Dionne Warwick is still reeling about the disparaging accusations that came forth in a Whitney Houston documentary last year. The legendary singer revealed that she will never excuse the claims made by Houston’s former assistant Mary Jones that the pop icon was molested by her sister, Dee Dee Warwick.
“All I can say about Dee Dee is that she was a loving, caring, giving person,” Warwick told People magazine about her late sister, who died in 2008. “What was depicted of her is absolutely untrue and something I will never forgive.”
After Kevin Macdonald’s documentary, Whitney, premiered at the Cannes Film Festival last May, Whitney’s mother, Cissy Houston, issued a statement also on behalf of Dionne, which said that Dee Dee had been unfairly charged.
“We cannot reconcile the public’s need to know about Whitney’s life as justification for invasion of her privacy or the charge against Dee Dee, a charge which neither Whitney nor Dee Dee is here to deny, refute or affirm,” it read. “Neither I, Dionne, nor my son Michael who was very close to his sister, and in the film is VERY candid about their drug use, has ever heard these allegations; we have never heard anything remotely connected to the crimes charged against Dee Dee in the film.”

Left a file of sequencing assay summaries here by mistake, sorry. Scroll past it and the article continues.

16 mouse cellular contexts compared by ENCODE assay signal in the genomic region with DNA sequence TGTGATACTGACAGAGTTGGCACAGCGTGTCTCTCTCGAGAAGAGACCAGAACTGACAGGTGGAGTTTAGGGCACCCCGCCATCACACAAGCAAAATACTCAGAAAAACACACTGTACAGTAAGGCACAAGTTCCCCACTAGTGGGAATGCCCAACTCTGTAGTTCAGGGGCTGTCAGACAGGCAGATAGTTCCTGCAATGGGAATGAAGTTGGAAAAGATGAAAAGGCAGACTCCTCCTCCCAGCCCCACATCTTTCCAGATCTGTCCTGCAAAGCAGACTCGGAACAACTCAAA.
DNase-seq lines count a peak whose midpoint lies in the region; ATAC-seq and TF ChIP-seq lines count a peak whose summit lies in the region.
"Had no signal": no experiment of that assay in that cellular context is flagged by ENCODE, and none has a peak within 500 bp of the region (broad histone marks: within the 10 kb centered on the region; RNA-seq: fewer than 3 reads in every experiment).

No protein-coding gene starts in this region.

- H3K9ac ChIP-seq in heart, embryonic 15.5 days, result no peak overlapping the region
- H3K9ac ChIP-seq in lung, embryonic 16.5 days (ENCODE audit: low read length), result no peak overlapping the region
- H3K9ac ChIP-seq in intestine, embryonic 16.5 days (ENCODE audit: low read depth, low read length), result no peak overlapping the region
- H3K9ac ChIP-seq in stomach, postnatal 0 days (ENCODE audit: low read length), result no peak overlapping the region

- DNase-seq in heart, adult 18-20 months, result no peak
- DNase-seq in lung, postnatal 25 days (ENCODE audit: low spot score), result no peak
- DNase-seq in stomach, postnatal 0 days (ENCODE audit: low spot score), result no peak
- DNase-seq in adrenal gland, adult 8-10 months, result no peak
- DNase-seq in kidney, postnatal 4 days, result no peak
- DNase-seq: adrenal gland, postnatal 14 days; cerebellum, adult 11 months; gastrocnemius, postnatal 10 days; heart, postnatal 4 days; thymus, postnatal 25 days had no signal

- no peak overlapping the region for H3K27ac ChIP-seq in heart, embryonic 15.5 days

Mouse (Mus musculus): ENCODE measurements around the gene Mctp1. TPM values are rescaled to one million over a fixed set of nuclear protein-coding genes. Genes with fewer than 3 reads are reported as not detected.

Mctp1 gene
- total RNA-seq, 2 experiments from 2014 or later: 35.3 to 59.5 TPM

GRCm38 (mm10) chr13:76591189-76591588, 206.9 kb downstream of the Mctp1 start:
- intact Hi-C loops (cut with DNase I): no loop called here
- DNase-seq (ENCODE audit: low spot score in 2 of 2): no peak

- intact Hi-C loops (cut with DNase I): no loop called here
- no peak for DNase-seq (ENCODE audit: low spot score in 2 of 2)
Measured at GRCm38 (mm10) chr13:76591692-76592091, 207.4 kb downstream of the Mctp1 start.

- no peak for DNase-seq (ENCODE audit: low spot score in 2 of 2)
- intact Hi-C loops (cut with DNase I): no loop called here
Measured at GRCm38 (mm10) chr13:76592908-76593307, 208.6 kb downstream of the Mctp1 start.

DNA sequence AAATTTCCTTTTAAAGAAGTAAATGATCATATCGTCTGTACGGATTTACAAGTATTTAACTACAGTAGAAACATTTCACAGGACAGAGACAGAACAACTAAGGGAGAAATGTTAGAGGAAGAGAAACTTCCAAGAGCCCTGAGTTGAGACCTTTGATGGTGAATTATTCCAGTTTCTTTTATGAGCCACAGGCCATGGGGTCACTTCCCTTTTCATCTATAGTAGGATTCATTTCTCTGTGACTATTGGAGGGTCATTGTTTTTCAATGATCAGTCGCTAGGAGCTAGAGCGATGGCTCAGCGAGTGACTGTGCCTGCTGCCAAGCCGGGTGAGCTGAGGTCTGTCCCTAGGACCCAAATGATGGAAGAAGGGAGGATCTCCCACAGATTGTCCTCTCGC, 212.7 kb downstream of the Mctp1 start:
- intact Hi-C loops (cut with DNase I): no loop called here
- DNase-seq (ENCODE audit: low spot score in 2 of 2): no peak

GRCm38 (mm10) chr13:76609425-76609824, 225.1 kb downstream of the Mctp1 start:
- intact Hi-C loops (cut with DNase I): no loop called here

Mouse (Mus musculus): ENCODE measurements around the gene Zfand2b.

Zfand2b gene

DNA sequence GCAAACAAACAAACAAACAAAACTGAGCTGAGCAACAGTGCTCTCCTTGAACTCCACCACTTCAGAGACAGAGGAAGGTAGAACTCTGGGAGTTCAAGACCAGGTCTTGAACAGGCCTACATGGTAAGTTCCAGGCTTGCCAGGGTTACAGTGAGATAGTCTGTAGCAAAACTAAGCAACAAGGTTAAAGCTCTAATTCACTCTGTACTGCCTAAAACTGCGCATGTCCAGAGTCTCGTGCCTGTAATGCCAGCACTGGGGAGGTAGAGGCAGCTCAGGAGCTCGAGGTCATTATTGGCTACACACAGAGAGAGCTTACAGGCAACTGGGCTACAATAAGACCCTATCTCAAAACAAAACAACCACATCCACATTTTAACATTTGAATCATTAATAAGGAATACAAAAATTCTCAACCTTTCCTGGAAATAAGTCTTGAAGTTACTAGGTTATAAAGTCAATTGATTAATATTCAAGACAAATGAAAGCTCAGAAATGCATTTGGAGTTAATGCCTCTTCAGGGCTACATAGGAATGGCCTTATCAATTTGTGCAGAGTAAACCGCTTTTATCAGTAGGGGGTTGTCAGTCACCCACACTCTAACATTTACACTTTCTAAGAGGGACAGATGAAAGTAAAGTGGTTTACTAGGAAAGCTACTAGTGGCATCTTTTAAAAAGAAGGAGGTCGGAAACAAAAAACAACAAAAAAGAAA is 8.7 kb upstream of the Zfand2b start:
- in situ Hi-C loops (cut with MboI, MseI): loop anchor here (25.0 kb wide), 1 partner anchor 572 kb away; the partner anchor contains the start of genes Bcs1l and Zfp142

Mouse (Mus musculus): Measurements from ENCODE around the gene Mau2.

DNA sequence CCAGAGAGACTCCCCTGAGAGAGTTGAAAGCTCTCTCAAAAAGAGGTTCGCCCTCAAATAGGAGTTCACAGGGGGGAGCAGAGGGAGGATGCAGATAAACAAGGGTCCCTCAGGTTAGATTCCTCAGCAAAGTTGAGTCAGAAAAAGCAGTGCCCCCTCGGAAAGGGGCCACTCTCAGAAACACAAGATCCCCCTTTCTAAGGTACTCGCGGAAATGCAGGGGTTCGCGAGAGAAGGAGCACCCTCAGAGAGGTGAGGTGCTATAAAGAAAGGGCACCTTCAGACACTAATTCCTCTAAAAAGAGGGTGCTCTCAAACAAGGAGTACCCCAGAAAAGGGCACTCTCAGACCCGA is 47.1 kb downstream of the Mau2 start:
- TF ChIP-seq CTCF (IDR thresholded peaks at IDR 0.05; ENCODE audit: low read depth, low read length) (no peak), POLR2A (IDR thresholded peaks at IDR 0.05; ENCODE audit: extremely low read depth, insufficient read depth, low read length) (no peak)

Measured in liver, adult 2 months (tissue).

Macdonald claimed that two weeks before finishing an edit on the film, he was able to get Jones on record, detailing Houston’s alleged abuse. It came after Houston’s brother Gary Garland Houston revealed he was molested.
“I finally managed to persuade Mary Jones, who was Whitney’s longtime assistant and probably knew her in her last years more than anybody, to talk [on camera],” Macdonald told Vanity Fair last May. “She talks about what Whitney felt and what effect it had on her. So we changed the whole cut at the very last minute. It was kind of a detective story to get that piece of information, which changed how I felt about Whitney and how I felt about the story.”
Dionne and Dee Dee were not only sisters, but also formed the group The Gospelaires in 1957. Their mother, Lee Drinkard, was a member of the gospel act The Drinkard Sisters, along with her younger sister, Cissy Houston.
With her breakout solo hits such as “Walk On By,” “Anyone Who Had a Heart” and “I Say A Little Prayer,” Dionne became a superstar in the 1960s and paved the path for her young cousin Houston, who died in 2012, to achieve astronomical success during the 1980s and beyond. The pair recorded the duet, “Love Will Find a Way”on Warwick’s 1993 album Friends Can Be Lovers.